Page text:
The slow motion (240 fps) videos in Movie Screen 1 demonstrate the process.

Sliding, Biting, Rolling

Choose Movie

Movie Screen 1 —Sliding, biting and rolling for three materials. The ball begins with backspin, slides, changes to topspin, bites, and begins to roll at constant spin. Friction ceases as the ball goes into rolling mode and no more spin is imparted. The braided nylon/zyex string (first video) achieves rolling sooner than the others. The slipperier polyester in the second video achieves the same final spin but takes longer to do so. In video 3, the braided string in back produces higher friction, so in addition to topspin, a sidespin is generated.

After the ball is set in motion, ignoring air resistance, the only significant net force is friction generated between ball and string. The string in the first video is a braided with a rough textured exterior that produces high friction, and the string in the second video is a smooth polyester with low friction. Both strings reach the same spin rate (approximately 80 rpm), but the rougher string accomplishes this in a shorter time. However, during a tennis hit, there is enough friction generated in the 5 ms impact duration to bring the ball to bite for both strings. Thus, the ball rolls for a longer time on the rough string than on the smooth string, but they both rebound while rolling (spinning) at the same rate. If this were the end of the story, string-to-ball friction would not matter for most tennis shots.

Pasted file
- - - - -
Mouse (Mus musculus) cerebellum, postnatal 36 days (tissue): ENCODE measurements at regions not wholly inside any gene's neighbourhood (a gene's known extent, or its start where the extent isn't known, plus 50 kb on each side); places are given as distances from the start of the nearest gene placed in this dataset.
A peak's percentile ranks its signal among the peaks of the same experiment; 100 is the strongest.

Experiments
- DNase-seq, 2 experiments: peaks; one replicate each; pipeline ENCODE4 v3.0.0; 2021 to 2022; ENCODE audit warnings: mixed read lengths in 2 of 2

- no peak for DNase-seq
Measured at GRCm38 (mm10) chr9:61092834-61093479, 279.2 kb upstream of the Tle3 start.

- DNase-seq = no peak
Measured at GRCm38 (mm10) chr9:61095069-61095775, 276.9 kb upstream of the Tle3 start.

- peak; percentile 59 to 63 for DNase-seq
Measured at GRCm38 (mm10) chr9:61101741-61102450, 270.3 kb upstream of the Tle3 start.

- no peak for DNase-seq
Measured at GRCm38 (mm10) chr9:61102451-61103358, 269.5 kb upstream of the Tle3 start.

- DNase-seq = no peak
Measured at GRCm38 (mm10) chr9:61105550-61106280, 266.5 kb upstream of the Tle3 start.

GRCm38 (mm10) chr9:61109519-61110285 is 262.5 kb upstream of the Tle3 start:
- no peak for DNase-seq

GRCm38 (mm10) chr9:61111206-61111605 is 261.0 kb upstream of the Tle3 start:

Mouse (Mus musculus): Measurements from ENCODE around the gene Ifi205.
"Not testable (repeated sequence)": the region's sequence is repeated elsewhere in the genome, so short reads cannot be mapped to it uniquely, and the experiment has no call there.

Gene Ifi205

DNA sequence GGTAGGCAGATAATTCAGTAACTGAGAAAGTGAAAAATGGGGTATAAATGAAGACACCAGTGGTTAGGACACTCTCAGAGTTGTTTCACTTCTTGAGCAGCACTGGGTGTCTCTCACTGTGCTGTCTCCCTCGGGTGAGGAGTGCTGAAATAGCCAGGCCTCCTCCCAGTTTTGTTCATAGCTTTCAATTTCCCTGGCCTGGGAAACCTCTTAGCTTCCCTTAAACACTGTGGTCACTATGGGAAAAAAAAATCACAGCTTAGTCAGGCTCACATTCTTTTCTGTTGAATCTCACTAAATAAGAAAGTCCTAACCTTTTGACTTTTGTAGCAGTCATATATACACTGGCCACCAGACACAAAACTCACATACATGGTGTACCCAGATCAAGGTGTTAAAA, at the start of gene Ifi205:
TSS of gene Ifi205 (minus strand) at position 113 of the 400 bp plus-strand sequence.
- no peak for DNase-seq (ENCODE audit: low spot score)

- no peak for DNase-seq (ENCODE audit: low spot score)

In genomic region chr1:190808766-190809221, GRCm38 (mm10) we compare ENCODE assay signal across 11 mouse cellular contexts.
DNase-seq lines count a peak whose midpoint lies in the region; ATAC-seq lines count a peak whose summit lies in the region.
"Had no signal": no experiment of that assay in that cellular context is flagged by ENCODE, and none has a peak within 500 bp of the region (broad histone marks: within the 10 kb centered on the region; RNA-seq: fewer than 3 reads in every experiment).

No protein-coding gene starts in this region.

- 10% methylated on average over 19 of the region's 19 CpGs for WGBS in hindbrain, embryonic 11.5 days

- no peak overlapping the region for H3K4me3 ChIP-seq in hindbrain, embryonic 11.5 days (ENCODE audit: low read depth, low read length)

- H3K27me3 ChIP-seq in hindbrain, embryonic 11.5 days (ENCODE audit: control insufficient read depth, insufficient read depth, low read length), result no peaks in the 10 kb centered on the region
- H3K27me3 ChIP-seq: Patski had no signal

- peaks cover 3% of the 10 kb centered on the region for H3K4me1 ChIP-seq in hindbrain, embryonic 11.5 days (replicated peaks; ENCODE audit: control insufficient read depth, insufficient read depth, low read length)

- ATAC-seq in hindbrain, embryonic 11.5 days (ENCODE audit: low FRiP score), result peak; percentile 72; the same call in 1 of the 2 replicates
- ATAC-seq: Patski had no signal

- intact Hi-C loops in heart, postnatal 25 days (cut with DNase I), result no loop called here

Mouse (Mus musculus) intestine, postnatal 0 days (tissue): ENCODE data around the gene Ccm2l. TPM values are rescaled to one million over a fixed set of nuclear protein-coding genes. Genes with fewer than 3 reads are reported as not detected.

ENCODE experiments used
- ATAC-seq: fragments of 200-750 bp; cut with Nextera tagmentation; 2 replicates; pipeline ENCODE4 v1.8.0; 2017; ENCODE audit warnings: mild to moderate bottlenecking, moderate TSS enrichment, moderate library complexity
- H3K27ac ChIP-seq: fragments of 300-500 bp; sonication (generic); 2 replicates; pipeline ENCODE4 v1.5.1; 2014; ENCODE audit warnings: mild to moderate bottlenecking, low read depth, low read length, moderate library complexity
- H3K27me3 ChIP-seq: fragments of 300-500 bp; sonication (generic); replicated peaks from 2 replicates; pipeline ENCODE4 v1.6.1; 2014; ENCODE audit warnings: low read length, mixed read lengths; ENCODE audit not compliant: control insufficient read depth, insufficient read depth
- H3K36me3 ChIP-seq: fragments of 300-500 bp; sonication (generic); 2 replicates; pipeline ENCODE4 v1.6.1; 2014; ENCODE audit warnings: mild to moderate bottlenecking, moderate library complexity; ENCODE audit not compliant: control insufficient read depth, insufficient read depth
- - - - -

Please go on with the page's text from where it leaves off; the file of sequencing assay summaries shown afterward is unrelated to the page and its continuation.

Sliding, Biting, Rolling (with lateral string movement)

But this conclusion only applies if the main strings do not slide sideways across the cross strings. If sliding occurs, which is a dominant effect of using polyester, then additional spin will be imparted by the sideways snap-back of the string. It used to be assumed that the main string movement was undesirable because the strings did not snap back and would get stuck out of position. This was a waste of elastic energy, as well as an annoyance to rearrange strings between points. But recent research has shown that main strings do move and snap back — how far, how fast, and with how much energy depending on the string's stiffness and the friction between the mains and crosses. A string that has a low coefficient of friction between strings will commence, sustain, and reverse its sideways slide more easily, optimizing the timing of the snap-back and losing less energy in the process. In this phase of spin generation, low inter-string friction is key.